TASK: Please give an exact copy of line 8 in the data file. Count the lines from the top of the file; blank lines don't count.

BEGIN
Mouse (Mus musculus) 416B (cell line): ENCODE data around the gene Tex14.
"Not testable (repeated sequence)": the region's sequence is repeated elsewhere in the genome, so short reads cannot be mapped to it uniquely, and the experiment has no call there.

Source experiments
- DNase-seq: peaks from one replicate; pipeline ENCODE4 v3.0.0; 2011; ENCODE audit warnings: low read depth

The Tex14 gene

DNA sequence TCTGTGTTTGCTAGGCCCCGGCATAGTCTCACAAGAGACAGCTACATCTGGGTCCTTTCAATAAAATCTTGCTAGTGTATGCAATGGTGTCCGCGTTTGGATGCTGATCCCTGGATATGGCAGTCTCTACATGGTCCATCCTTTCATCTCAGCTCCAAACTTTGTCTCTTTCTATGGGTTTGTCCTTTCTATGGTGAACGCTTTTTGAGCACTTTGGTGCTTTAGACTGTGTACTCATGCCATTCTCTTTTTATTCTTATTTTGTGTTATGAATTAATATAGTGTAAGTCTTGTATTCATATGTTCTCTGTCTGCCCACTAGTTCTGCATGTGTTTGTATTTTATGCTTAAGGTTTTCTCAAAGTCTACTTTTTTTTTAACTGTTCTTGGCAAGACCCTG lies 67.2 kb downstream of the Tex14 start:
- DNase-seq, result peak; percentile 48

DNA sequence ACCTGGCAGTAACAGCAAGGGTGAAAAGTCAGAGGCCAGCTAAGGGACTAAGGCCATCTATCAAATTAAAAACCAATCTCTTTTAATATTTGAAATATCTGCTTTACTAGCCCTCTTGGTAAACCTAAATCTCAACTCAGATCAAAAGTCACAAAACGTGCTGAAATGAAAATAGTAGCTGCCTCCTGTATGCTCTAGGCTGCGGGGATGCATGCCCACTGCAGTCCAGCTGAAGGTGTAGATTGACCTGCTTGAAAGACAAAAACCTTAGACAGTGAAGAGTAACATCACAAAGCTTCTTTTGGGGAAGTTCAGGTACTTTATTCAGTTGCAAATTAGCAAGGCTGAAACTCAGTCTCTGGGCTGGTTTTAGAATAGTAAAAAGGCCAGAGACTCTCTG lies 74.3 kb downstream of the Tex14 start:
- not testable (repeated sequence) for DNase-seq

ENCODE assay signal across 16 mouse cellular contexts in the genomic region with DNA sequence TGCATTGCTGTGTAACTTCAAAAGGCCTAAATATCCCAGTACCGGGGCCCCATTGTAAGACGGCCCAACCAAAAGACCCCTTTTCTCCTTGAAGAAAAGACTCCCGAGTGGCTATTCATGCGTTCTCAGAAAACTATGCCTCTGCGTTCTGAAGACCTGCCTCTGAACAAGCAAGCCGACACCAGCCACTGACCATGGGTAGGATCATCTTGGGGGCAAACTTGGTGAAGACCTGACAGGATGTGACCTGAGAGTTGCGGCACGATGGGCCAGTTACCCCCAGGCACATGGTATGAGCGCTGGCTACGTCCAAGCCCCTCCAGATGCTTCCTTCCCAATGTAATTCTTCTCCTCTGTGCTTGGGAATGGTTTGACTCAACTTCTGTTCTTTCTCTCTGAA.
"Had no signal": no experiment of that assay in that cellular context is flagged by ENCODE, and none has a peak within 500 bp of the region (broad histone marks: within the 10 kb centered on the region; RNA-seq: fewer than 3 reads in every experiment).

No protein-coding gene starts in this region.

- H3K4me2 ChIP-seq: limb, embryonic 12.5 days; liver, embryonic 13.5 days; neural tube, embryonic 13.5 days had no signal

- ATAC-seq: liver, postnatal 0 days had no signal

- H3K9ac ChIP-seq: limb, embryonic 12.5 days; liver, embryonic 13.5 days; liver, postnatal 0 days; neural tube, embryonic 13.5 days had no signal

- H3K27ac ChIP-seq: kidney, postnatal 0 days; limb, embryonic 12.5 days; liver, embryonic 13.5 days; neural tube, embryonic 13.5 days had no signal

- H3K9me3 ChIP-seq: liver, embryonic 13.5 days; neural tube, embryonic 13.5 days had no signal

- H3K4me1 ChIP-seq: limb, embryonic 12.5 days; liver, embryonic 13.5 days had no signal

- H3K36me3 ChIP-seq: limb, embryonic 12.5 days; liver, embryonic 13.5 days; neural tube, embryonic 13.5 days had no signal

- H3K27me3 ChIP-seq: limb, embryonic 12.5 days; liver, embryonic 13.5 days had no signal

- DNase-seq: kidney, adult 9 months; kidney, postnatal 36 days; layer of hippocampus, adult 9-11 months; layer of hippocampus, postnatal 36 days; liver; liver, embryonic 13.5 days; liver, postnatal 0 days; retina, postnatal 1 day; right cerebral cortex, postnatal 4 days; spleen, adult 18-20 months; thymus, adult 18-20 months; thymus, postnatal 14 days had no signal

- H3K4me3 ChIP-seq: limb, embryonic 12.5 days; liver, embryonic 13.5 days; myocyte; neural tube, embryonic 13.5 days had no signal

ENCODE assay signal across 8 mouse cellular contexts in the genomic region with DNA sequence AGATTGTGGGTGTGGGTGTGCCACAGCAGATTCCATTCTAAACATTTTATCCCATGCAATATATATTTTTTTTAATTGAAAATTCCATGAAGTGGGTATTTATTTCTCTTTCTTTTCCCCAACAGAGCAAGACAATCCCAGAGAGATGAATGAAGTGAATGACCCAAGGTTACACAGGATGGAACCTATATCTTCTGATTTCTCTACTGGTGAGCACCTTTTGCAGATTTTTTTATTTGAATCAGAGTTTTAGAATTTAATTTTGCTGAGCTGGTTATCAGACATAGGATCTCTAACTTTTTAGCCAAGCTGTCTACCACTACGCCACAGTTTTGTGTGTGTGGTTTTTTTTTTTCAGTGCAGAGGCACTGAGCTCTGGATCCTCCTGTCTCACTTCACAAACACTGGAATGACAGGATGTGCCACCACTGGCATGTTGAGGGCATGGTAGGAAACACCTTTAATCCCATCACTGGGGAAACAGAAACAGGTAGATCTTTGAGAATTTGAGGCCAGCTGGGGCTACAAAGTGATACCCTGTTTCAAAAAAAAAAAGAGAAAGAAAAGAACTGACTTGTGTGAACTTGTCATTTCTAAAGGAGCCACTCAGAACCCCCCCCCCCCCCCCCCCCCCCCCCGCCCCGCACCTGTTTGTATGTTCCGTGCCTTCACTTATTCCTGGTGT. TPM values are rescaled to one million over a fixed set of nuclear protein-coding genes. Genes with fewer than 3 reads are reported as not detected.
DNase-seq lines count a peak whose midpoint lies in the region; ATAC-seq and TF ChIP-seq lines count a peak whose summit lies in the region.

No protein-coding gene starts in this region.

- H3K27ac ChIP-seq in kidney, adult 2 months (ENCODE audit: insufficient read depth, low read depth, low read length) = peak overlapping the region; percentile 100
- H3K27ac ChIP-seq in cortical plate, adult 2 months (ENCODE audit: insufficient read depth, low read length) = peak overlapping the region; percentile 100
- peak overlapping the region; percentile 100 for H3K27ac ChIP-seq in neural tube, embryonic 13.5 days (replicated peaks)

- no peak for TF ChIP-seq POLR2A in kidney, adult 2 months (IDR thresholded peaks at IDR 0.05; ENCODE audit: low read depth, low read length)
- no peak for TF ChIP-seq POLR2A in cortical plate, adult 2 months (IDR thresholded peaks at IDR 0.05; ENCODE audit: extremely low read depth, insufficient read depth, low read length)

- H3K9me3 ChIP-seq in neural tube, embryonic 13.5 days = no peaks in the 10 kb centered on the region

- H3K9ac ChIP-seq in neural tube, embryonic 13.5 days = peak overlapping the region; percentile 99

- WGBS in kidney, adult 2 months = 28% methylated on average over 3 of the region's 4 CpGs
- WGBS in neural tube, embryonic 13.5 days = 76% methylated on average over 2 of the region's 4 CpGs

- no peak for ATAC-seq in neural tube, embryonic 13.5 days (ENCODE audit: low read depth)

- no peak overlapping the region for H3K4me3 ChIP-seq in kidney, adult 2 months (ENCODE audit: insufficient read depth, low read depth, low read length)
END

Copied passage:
DNA sequence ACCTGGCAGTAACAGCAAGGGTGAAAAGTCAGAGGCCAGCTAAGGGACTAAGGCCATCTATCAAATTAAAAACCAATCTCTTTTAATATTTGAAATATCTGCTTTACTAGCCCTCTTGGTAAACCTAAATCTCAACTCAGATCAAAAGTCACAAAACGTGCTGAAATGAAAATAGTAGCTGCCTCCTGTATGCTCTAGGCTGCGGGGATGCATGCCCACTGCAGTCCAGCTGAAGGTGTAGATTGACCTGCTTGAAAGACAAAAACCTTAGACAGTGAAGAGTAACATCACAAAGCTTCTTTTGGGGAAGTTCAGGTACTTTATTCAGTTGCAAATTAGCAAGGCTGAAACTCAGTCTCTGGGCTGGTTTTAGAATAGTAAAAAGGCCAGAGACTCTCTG lies 74.3 kb downstream of the Tex14 start: